The evidence of a recognition by William H. of his broth*76ers’ interest in his purchase goes only to this extent: that he stated to several persons on different occasions, about the time of the purchase and subsequently, that he bought for them as well as himself and that, if they would stay with .him and help him pay out the land, they should have an interest in it. What that interest was to be was not mentioned in any of these conversations. The title to real estate ought not to be affected by such loose declarations and equivocal expressions, where the speaker may have meaut one thing and the witness may have understood another.
The plaintiff swore that the three brothers agreed to buy the place and pay for it out of their joint labor on the farm, and when paid for, to own it share and share alike; that the business was to be transacted in the name of William H., he being the only one of the three who was of age, and that their shares were to be couveyed to the younger brothers when they reached their majority. It is not alleged nor shown that Frank and John L. paid any definite aliquot part of the purchase money, but only that the proceeds of their labor contributed to its payment.
1. Trusts: Statute of frauds: Parol agreement for interest in land. Passing over the inherent improbability that a mature man of sound judgment, engaging in an arduous undertaking, should have associated with himself upon equal terms two boys, who could not be of any possible assistance beyond the manual labor they might perform, the story, if true, amounts only to this: that the three agreed to purchase and one furnished all the money and took the title to himself. Now a parol agreement that another shall be interested in the purchase of lands, or a parol declaration by a purchaser that he ■buys for another, without au advance of money-by that other, falls within the statute of frauds and cannot give birth to a resulting trust.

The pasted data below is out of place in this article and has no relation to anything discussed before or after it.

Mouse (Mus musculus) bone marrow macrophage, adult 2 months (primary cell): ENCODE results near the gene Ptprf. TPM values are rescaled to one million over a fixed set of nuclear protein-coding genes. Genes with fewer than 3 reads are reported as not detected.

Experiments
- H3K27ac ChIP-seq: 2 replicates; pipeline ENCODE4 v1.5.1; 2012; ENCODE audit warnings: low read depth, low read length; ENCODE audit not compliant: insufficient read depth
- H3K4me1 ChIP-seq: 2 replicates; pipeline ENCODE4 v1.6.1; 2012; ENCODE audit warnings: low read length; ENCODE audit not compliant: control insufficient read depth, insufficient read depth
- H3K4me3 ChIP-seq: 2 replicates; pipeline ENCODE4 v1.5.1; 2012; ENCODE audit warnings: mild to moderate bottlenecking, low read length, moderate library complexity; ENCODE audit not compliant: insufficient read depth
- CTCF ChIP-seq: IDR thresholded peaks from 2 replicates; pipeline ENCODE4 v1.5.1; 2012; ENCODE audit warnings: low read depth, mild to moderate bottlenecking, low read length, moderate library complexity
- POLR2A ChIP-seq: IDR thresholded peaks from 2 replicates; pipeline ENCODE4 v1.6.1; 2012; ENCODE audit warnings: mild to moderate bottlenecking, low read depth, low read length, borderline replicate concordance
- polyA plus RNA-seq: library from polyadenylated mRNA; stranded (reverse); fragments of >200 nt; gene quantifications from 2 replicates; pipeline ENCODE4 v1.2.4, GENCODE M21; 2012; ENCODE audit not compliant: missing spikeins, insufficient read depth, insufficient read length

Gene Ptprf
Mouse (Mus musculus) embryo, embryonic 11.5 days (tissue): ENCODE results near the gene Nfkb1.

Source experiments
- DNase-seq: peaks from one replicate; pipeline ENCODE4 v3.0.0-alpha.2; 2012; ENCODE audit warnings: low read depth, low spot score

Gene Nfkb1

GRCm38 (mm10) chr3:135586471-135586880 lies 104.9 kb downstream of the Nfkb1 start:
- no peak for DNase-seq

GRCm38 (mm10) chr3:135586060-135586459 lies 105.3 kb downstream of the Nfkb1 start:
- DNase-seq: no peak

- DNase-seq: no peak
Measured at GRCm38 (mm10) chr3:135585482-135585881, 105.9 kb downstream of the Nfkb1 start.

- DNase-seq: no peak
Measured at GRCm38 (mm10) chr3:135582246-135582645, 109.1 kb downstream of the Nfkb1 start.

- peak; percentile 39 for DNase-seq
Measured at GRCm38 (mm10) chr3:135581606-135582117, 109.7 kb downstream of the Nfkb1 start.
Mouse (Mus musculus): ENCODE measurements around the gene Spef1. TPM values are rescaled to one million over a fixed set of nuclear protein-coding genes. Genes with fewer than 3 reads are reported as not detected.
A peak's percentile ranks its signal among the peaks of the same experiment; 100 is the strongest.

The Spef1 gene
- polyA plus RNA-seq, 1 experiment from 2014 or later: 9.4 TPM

If the creation of the trust is not manifested by any writing and no fraud has been practiced in obtaining the title, *77the trust must arise from the payment of the purchase money and not from any agreement of the parties. Mansf. Dig, secs. 3282-3; 1 Lead. Cases in Equity, 4th Am. Ed., 322, 336, notes to Dyer v. Dyer; Bispham's Principles of Equity, sec. 80; Perry on Trusts, sec. 133; Bartlett v. Pickersgill, 1 Eden, 515; Irwin v. Ives, 7 Ind., 308; Barnet v. Dougherty, 8 Casey, 371; Bickel's Appeal, 86 Pa. St., 204; Cook v. Bronaugh, 13 Ark., 183; Hackney v. Butts, 41 Id., 393; Robinson v. Robinson, 45 Id., 481.